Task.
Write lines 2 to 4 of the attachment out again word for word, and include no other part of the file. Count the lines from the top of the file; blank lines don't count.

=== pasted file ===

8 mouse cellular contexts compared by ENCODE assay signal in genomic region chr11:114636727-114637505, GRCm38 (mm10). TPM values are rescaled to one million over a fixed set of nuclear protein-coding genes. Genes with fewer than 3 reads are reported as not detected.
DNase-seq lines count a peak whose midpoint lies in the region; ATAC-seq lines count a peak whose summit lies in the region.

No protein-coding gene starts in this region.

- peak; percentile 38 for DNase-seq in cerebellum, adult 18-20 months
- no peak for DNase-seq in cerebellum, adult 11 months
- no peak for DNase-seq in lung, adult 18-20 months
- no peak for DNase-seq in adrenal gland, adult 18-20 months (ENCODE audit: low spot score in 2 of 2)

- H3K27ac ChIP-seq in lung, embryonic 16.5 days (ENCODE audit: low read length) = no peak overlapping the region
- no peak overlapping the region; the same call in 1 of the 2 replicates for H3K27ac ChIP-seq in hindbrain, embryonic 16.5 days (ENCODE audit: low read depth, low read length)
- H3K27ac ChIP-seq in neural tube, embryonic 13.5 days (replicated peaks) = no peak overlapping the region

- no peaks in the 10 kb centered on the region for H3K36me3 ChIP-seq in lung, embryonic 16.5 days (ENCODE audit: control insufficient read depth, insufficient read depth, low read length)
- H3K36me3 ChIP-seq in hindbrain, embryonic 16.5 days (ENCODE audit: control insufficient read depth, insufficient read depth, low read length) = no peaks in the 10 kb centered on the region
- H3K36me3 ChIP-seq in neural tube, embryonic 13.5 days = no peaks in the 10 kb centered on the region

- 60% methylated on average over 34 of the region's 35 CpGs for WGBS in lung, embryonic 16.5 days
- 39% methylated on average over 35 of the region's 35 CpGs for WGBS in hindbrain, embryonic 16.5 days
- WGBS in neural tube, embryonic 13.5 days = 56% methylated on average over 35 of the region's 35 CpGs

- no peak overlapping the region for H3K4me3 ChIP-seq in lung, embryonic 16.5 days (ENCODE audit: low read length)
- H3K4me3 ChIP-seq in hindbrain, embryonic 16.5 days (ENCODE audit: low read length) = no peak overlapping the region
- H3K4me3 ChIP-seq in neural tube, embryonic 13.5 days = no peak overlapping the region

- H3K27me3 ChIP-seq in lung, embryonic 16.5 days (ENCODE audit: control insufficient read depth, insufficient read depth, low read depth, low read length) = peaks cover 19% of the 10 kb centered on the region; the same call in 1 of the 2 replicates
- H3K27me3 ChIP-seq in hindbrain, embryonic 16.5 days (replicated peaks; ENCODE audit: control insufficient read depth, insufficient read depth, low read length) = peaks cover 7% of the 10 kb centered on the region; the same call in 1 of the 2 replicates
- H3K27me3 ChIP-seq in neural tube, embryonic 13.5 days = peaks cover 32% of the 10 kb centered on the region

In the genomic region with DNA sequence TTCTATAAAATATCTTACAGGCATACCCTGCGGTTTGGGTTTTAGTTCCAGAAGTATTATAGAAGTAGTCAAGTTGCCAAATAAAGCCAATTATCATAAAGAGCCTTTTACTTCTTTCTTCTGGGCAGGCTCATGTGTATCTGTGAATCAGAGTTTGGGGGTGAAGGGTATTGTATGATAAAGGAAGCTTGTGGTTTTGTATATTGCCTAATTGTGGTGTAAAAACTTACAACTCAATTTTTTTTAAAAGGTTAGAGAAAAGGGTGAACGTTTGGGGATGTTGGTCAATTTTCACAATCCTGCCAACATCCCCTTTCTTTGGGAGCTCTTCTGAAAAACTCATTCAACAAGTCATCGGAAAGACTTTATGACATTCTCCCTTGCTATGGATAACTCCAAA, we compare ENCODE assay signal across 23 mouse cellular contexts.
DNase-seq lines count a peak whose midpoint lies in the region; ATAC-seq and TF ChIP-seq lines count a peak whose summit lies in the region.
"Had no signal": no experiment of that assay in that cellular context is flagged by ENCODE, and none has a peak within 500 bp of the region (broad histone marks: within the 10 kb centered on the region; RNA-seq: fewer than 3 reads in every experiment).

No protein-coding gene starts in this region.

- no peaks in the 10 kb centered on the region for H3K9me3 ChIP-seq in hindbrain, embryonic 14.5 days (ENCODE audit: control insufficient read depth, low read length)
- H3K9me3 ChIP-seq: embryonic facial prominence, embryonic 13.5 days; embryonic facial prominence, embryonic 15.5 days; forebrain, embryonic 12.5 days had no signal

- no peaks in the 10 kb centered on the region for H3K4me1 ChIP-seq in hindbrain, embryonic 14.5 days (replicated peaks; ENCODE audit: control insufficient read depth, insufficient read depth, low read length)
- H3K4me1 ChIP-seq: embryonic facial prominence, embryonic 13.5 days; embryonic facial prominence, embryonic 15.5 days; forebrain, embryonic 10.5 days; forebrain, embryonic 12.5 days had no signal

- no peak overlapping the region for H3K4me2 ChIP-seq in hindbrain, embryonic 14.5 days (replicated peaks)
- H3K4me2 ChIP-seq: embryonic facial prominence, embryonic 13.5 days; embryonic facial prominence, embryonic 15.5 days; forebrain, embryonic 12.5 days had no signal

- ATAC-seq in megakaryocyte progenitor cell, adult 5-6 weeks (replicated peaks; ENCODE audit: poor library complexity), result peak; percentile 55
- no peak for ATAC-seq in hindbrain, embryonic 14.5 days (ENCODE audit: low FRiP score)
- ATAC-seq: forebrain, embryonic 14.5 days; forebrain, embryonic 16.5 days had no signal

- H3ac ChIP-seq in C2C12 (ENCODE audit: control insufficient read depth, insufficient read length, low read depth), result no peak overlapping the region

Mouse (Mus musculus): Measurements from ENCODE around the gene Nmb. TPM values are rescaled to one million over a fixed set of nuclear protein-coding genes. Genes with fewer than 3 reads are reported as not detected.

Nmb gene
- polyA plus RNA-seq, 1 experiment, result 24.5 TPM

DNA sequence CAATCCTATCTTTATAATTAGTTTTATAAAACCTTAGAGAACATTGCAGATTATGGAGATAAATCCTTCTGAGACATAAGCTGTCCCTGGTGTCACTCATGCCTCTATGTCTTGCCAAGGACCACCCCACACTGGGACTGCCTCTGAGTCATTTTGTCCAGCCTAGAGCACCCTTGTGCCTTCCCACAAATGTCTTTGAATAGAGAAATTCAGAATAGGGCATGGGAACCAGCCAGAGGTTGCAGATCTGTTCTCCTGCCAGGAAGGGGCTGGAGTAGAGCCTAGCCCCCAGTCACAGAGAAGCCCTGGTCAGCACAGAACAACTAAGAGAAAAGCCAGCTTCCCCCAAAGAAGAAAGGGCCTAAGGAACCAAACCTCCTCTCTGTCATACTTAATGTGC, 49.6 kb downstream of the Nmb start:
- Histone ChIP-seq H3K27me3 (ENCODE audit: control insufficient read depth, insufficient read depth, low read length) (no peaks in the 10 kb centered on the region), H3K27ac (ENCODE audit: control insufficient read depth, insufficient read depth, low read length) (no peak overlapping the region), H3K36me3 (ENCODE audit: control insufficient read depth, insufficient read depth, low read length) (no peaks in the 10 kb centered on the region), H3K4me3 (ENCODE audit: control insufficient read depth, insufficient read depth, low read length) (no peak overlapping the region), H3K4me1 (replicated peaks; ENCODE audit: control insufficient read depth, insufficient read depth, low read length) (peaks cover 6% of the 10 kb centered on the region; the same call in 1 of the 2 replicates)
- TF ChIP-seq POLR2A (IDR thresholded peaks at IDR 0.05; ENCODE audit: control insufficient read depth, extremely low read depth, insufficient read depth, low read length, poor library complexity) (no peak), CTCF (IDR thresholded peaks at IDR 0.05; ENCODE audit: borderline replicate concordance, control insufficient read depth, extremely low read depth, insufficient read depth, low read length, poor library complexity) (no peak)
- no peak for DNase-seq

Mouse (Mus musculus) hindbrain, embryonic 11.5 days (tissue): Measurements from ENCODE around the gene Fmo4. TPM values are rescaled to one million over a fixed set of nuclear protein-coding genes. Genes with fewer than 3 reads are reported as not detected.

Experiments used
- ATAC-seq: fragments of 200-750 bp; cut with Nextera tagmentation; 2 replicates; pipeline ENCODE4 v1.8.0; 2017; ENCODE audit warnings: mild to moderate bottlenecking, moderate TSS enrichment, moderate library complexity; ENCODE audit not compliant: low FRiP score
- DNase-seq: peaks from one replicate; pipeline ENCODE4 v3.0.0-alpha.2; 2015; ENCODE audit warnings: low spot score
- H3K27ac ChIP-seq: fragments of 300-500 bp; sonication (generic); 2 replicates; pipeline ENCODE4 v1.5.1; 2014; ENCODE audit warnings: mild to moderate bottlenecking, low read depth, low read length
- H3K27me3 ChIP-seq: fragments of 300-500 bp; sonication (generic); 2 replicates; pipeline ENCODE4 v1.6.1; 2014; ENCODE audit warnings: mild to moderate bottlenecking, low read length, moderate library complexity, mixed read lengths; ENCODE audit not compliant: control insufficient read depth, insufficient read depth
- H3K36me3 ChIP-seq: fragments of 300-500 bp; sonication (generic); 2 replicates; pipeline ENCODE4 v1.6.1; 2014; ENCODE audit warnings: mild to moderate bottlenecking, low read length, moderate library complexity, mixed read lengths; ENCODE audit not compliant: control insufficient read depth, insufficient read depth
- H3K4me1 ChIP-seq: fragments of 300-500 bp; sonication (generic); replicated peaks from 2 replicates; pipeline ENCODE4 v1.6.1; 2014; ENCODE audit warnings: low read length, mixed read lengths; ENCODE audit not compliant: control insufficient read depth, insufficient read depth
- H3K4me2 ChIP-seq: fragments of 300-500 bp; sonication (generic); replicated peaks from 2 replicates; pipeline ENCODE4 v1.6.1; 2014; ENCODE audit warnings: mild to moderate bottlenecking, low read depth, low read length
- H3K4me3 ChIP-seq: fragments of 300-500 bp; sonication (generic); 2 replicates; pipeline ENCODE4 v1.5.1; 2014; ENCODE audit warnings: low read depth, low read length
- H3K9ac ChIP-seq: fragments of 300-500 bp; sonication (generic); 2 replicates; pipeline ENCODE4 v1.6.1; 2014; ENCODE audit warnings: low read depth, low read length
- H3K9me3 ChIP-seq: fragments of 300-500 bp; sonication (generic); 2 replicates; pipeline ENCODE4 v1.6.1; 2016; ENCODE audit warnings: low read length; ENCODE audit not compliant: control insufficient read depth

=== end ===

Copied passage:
DNase-seq lines count a peak whose midpoint lies in the region; ATAC-seq lines count a peak whose summit lies in the region.

No protein-coding gene starts in this region.

- peak; percentile 38 for DNase-seq in cerebellum, adult 18-20 months